Interview: Wallace Shawn on Reading, Writing and Avoiding the TV

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09/02/2009 4:00 AM |

I certainly know that Louise Glück can write. I’m currently reading her book of poems A Village Life. I am not really one of those people who could do what my father could do, which was, you could independently present him with 100 pieces of writing and he could line them up. He could say this is the best and this is the least good… but in a funny way, at the New Yorker they were rather sincere in saying this is not for us. But yes, he definitely could read a piece of fiction and say that didn’t work. My tendency would be to say it didn’t work for me, I didn’t enjoy it.

I can read a piece of writing and think this is a bit fake, because this is not like life, this is an imitation of some other play or book—but somehow I do think that it’s more what a person needs when they pick up the book.

With the magic of the computer, I have had the experience of listening to fifteen different singers sing the same song. They all hit the right notes. They all worked hard on their interpretation. What would be the point of saying who was the best and the worst? Clearly there were some I felt that move me; that say something to me. There were others that I thought, ‘Well, it’s not for me, particularly.’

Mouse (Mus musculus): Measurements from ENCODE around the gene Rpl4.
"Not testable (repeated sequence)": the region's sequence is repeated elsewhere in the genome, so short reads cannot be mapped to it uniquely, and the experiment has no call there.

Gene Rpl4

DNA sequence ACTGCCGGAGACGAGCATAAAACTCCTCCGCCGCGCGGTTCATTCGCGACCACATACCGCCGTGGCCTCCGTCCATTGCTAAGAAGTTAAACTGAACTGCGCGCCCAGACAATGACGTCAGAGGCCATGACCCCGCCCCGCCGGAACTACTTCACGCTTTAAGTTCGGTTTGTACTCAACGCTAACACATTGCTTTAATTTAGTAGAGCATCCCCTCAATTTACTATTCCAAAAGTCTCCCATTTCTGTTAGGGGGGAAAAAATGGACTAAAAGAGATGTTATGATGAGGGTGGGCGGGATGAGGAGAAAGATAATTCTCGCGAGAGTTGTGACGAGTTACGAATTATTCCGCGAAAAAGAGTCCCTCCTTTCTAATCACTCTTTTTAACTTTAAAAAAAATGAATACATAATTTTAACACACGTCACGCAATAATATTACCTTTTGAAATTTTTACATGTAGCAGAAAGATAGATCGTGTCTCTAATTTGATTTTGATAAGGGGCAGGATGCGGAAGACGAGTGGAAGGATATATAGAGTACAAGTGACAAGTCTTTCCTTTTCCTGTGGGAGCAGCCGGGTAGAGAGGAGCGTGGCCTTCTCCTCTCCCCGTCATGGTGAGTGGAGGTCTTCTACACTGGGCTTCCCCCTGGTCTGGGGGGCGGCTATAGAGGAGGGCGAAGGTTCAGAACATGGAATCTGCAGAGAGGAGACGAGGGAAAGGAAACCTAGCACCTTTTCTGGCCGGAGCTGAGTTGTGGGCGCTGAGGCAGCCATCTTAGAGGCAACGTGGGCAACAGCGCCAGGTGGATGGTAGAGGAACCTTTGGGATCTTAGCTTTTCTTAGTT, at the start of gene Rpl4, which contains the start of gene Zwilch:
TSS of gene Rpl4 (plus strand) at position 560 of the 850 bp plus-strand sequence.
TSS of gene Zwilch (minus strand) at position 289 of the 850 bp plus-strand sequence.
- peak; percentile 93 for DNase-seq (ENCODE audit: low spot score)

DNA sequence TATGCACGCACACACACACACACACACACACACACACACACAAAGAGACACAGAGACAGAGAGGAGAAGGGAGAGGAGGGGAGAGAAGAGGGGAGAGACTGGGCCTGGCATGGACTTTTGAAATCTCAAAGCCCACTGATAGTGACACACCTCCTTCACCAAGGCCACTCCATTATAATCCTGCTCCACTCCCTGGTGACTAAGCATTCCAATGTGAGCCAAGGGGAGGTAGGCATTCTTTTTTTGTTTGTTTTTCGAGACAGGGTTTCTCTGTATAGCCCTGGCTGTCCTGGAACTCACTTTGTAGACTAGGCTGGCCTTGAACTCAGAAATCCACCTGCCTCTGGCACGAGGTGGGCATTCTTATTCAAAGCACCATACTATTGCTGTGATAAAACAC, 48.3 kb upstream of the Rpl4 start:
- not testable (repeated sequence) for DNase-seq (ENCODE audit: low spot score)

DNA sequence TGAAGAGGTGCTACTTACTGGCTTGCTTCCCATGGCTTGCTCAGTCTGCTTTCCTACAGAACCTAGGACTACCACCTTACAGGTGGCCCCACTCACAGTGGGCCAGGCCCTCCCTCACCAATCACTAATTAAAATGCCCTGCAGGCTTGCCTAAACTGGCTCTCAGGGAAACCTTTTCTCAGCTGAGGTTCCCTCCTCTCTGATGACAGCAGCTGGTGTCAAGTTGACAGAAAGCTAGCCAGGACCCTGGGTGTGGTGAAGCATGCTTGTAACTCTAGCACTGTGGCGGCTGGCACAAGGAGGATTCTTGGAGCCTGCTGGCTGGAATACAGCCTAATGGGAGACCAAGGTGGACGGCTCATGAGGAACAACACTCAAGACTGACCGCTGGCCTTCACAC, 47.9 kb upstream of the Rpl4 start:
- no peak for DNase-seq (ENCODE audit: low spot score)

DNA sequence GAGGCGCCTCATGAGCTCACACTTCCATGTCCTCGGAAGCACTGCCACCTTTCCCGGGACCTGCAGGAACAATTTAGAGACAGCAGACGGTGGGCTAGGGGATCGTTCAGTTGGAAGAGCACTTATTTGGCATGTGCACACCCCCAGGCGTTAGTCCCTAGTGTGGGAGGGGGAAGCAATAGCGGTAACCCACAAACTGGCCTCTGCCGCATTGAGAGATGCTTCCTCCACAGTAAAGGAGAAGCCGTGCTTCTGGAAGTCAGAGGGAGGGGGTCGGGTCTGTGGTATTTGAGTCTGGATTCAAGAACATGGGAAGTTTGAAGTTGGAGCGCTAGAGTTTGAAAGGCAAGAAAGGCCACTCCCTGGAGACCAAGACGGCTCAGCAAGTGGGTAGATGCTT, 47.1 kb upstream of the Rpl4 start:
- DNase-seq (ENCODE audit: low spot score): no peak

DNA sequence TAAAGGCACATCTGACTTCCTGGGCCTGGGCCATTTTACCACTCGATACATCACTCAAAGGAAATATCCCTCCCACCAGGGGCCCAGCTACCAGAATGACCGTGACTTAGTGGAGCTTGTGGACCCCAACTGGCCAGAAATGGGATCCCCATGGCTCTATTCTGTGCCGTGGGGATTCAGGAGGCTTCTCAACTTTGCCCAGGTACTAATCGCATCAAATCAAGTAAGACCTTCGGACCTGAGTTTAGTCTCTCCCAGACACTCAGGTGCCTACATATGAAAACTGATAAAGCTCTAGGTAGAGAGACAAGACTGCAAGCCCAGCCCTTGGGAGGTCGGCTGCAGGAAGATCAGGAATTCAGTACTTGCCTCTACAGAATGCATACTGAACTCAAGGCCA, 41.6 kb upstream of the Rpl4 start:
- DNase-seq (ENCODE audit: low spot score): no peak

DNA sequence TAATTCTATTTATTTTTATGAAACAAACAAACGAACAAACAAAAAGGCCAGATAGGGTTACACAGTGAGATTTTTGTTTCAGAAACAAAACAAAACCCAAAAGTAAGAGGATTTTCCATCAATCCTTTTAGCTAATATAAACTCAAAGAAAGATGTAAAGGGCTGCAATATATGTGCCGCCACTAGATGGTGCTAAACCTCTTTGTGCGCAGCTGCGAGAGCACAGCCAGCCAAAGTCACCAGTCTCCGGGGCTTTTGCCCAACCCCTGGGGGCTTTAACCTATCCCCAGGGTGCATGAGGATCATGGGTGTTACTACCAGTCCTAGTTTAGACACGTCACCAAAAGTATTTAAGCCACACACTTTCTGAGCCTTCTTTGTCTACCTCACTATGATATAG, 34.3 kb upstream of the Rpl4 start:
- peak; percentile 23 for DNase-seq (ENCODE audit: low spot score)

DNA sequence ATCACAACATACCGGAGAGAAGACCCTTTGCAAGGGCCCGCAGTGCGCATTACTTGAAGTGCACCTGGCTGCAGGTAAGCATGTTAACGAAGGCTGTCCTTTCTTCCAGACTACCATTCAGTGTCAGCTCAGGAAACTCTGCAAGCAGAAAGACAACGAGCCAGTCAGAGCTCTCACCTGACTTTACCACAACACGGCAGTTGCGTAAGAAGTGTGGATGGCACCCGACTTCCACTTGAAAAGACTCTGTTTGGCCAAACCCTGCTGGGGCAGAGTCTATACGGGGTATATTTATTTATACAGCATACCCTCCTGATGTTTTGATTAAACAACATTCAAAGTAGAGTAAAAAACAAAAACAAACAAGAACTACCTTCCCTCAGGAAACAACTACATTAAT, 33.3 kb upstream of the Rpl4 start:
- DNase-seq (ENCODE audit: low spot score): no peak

So do you read reviews, do you care about critical appraisals? I talk to a lot of theatre people who won’t read them.
I care a lot! I get quite obsessed about reviews. I do read them, unfortunately. I grew up in a journalistic family. I always read the newspaper. I don’t like people knowing things about me that I don’t know. I don’t like the idea that everybody else has read the horrible review and they’re looking at me in a certain way and I don’t what it said, so I do read them.

You seem almost to predict the internet in your 1985 essay “Morality,” where you describe society as a “network of brains.” Do you own a computer, and do you use it to network? I read that you don’t own a television, is that true?
I do own a computer. I don’t own a television. Everybody else seems to have 24 hours in a day, I seem to have two hours. I have a fantasy that it would be absolutely fascinating to get involved in social networking and chatting with people I don’t know, but I really have no time. In the last couple of years, I have really hardly had time to go to the corner and buy a tube of toothpaste. That’s the truth.

What’s next for you, now that the collection is out?
I’m hoping that Grasses of a Thousand Colours might be able to be produced in New York. That is I hope in my future.

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